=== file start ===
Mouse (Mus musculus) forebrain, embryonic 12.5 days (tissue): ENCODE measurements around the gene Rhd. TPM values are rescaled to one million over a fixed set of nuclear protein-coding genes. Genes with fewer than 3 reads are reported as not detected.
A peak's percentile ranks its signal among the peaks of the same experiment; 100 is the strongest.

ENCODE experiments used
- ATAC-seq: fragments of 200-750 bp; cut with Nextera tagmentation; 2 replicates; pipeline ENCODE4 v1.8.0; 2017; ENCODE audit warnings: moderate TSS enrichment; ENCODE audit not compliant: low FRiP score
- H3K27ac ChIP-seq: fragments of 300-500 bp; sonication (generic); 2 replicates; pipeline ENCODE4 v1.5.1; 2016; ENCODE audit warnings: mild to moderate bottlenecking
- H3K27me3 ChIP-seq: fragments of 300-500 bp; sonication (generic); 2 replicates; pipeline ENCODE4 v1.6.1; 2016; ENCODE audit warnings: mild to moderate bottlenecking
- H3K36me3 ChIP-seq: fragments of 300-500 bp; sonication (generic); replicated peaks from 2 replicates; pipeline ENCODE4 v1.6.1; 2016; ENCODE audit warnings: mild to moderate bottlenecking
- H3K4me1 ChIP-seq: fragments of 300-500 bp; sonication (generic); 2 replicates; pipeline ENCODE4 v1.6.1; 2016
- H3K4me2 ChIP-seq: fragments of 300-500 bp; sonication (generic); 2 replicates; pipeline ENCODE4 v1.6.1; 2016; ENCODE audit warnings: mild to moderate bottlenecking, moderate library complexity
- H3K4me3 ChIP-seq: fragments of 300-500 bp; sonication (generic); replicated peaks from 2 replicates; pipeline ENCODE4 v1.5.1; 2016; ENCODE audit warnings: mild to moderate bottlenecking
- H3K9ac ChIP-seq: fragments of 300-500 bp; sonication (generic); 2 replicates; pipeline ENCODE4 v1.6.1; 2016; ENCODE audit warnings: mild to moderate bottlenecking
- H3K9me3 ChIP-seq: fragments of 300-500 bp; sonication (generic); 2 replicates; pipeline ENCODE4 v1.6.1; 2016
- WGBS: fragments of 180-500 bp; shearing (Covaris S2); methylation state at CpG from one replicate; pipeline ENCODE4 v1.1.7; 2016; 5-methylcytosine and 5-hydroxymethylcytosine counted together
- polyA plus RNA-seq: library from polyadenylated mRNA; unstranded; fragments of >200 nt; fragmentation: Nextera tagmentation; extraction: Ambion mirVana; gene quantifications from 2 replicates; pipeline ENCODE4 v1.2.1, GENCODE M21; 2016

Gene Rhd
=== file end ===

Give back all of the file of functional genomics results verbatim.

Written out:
Mouse (Mus musculus) forebrain, embryonic 12.5 days (tissue): ENCODE measurements around the gene Rhd. TPM values are rescaled to one million over a fixed set of nuclear protein-coding genes. Genes with fewer than 3 reads are reported as not detected.
A peak's percentile ranks its signal among the peaks of the same experiment; 100 is the strongest.

ENCODE experiments used
- ATAC-seq: fragments of 200-750 bp; cut with Nextera tagmentation; 2 replicates; pipeline ENCODE4 v1.8.0; 2017; ENCODE audit warnings: moderate TSS enrichment; ENCODE audit not compliant: low FRiP score
- H3K27ac ChIP-seq: fragments of 300-500 bp; sonication (generic); 2 replicates; pipeline ENCODE4 v1.5.1; 2016; ENCODE audit warnings: mild to moderate bottlenecking
- H3K27me3 ChIP-seq: fragments of 300-500 bp; sonication (generic); 2 replicates; pipeline ENCODE4 v1.6.1; 2016; ENCODE audit warnings: mild to moderate bottlenecking
- H3K36me3 ChIP-seq: fragments of 300-500 bp; sonication (generic); replicated peaks from 2 replicates; pipeline ENCODE4 v1.6.1; 2016; ENCODE audit warnings: mild to moderate bottlenecking
- H3K4me1 ChIP-seq: fragments of 300-500 bp; sonication (generic); 2 replicates; pipeline ENCODE4 v1.6.1; 2016
- H3K4me2 ChIP-seq: fragments of 300-500 bp; sonication (generic); 2 replicates; pipeline ENCODE4 v1.6.1; 2016; ENCODE audit warnings: mild to moderate bottlenecking, moderate library complexity
- H3K4me3 ChIP-seq: fragments of 300-500 bp; sonication (generic); replicated peaks from 2 replicates; pipeline ENCODE4 v1.5.1; 2016; ENCODE audit warnings: mild to moderate bottlenecking
- H3K9ac ChIP-seq: fragments of 300-500 bp; sonication (generic); 2 replicates; pipeline ENCODE4 v1.6.1; 2016; ENCODE audit warnings: mild to moderate bottlenecking
- H3K9me3 ChIP-seq: fragments of 300-500 bp; sonication (generic); 2 replicates; pipeline ENCODE4 v1.6.1; 2016
- WGBS: fragments of 180-500 bp; shearing (Covaris S2); methylation state at CpG from one replicate; pipeline ENCODE4 v1.1.7; 2016; 5-methylcytosine and 5-hydroxymethylcytosine counted together
- polyA plus RNA-seq: library from polyadenylated mRNA; unstranded; fragments of >200 nt; fragmentation: Nextera tagmentation; extraction: Ambion mirVana; gene quantifications from 2 replicates; pipeline ENCODE4 v1.2.1, GENCODE M21; 2016

Gene Rhd